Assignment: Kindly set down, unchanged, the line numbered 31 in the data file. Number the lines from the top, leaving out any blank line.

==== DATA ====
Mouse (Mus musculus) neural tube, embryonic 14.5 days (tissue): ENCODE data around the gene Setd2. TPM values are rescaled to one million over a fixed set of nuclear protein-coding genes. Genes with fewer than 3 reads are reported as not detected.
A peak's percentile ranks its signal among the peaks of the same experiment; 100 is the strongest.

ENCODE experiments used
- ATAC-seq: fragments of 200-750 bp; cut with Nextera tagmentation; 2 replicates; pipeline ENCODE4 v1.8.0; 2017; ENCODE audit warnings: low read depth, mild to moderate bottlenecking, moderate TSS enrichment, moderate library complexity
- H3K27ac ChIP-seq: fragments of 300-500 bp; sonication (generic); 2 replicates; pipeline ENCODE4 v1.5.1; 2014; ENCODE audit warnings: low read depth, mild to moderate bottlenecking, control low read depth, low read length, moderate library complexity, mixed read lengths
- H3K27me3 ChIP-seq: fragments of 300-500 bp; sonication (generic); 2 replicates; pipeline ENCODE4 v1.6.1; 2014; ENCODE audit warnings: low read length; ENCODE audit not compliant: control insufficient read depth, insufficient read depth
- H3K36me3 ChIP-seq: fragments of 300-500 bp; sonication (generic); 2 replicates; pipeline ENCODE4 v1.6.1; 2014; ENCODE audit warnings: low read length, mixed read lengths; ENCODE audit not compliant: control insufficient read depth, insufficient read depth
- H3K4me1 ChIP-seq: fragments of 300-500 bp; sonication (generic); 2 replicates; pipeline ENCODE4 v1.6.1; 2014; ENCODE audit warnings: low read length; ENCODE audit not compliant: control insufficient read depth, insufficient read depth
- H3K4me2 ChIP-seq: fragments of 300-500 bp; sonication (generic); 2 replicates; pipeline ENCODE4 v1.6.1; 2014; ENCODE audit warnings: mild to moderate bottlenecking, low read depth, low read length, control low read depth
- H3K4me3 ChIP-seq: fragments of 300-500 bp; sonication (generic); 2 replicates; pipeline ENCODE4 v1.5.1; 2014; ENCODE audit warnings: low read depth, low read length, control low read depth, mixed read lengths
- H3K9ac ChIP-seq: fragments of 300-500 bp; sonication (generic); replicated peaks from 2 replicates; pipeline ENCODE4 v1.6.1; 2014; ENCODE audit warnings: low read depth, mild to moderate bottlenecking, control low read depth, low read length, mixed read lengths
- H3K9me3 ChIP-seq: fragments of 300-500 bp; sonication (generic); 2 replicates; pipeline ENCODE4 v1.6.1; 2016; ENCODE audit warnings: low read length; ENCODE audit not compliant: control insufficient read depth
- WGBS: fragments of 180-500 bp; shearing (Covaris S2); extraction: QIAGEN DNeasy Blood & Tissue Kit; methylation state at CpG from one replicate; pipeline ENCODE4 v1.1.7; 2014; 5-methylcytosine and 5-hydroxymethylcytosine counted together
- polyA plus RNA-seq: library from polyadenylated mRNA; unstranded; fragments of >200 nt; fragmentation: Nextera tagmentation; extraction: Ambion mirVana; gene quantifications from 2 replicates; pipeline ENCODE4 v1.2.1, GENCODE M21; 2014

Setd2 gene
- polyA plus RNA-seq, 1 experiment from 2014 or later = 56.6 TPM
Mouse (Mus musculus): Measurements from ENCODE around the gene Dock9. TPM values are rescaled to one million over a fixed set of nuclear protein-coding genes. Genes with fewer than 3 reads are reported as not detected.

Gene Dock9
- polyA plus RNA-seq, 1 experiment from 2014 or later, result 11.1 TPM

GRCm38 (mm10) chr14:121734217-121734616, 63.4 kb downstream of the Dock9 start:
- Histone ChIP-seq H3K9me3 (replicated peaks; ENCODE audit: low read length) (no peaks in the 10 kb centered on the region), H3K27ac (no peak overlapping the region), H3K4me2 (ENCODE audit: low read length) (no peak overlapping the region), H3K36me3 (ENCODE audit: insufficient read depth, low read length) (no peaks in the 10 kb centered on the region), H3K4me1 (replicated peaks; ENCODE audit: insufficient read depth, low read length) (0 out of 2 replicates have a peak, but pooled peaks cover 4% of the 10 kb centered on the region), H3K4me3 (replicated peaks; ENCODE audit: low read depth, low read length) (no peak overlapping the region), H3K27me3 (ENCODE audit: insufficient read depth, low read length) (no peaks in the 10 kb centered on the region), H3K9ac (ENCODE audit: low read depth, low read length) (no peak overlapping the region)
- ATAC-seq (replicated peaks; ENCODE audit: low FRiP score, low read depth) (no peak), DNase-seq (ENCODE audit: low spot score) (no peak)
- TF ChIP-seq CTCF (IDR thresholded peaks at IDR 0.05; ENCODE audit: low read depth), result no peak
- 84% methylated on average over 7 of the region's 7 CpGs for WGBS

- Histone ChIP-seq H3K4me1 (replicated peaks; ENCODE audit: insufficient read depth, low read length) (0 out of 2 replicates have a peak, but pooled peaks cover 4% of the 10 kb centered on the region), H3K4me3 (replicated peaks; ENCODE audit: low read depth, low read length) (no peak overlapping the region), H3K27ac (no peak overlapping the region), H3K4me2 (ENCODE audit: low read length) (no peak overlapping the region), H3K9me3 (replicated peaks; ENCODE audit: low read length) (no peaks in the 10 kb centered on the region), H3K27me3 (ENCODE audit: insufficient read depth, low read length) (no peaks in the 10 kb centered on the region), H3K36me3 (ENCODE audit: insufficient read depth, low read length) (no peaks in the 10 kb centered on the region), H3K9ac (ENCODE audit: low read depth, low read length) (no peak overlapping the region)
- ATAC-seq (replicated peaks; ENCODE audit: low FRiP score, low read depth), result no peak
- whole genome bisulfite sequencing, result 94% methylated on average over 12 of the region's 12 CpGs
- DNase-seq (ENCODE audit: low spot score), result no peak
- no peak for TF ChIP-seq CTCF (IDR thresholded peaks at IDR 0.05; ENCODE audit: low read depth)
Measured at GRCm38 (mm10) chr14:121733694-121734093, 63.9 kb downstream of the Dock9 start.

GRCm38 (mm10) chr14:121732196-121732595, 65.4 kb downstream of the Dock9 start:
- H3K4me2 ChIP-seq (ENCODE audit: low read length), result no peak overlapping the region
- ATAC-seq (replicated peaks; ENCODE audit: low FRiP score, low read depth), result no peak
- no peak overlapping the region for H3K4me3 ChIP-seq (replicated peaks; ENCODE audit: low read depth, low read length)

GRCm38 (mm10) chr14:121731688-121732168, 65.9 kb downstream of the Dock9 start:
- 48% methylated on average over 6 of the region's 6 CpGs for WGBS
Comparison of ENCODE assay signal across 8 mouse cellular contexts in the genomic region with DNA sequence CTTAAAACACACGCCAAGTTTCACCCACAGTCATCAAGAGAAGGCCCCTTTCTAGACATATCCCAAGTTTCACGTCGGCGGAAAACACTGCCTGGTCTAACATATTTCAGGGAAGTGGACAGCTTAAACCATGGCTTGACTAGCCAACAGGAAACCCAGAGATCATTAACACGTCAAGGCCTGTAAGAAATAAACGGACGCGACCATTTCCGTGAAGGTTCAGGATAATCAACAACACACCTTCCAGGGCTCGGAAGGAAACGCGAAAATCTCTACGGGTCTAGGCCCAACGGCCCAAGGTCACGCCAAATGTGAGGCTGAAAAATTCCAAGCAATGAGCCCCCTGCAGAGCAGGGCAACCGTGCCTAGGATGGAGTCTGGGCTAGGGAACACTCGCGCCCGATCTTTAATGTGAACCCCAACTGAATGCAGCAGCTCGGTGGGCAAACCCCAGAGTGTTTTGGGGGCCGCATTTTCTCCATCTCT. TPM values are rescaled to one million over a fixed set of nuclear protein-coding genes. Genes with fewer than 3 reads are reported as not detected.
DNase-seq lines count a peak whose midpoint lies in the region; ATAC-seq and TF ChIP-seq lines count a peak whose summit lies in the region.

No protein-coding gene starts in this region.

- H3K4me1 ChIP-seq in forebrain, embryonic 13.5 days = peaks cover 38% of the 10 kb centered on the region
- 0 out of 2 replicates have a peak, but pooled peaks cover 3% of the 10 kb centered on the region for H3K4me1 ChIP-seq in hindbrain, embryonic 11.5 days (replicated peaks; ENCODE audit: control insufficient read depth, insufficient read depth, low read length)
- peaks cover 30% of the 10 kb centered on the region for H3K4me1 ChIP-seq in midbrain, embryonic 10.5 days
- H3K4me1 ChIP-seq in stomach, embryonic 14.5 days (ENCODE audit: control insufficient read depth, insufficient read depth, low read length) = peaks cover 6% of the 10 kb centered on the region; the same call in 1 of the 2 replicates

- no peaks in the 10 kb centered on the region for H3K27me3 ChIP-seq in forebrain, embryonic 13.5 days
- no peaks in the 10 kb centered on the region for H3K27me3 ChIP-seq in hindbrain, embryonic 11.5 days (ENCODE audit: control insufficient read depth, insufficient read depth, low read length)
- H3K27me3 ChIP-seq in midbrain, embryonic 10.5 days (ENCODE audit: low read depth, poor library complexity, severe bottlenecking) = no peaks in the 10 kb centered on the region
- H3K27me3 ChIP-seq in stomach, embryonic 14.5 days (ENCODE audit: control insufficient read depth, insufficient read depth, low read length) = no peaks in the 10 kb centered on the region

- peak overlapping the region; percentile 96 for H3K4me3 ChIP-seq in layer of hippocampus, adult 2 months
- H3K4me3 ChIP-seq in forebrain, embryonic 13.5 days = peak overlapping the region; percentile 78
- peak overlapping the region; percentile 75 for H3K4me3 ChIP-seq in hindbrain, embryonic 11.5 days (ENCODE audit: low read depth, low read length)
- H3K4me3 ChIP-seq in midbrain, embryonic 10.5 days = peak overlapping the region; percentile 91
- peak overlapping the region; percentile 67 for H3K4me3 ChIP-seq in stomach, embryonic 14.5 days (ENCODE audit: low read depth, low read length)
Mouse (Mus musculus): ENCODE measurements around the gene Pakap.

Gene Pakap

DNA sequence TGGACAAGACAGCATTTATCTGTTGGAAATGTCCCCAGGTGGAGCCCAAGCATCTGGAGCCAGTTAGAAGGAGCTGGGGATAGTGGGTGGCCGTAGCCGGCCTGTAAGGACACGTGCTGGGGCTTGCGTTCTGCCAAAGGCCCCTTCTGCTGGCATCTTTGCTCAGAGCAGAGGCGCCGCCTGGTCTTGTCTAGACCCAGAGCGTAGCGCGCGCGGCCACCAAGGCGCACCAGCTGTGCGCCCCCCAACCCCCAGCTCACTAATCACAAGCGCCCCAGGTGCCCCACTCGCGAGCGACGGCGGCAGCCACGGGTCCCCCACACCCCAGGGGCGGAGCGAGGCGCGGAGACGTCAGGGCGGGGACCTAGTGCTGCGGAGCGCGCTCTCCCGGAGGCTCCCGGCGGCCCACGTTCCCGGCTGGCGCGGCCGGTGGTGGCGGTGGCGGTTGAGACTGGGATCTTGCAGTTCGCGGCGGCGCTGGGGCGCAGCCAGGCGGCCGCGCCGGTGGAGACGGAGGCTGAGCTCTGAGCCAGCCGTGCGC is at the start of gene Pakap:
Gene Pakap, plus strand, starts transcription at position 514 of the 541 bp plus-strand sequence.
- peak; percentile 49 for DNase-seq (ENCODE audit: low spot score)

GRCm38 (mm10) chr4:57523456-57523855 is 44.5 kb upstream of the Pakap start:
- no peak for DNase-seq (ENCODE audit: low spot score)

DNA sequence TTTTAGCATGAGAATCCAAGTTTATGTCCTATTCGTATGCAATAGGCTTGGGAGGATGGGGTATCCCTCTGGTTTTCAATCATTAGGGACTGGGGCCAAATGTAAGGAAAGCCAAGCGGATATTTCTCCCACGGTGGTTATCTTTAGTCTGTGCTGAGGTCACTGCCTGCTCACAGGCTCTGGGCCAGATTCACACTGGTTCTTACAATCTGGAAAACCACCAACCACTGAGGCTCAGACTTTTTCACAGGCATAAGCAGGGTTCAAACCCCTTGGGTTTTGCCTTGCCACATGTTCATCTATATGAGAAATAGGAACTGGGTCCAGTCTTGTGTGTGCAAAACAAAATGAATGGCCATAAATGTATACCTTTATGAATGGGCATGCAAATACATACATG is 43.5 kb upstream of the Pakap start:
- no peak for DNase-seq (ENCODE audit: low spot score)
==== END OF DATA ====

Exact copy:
GRCm38 (mm10) chr14:121732196-121732595, 65.4 kb downstream of the Dock9 start: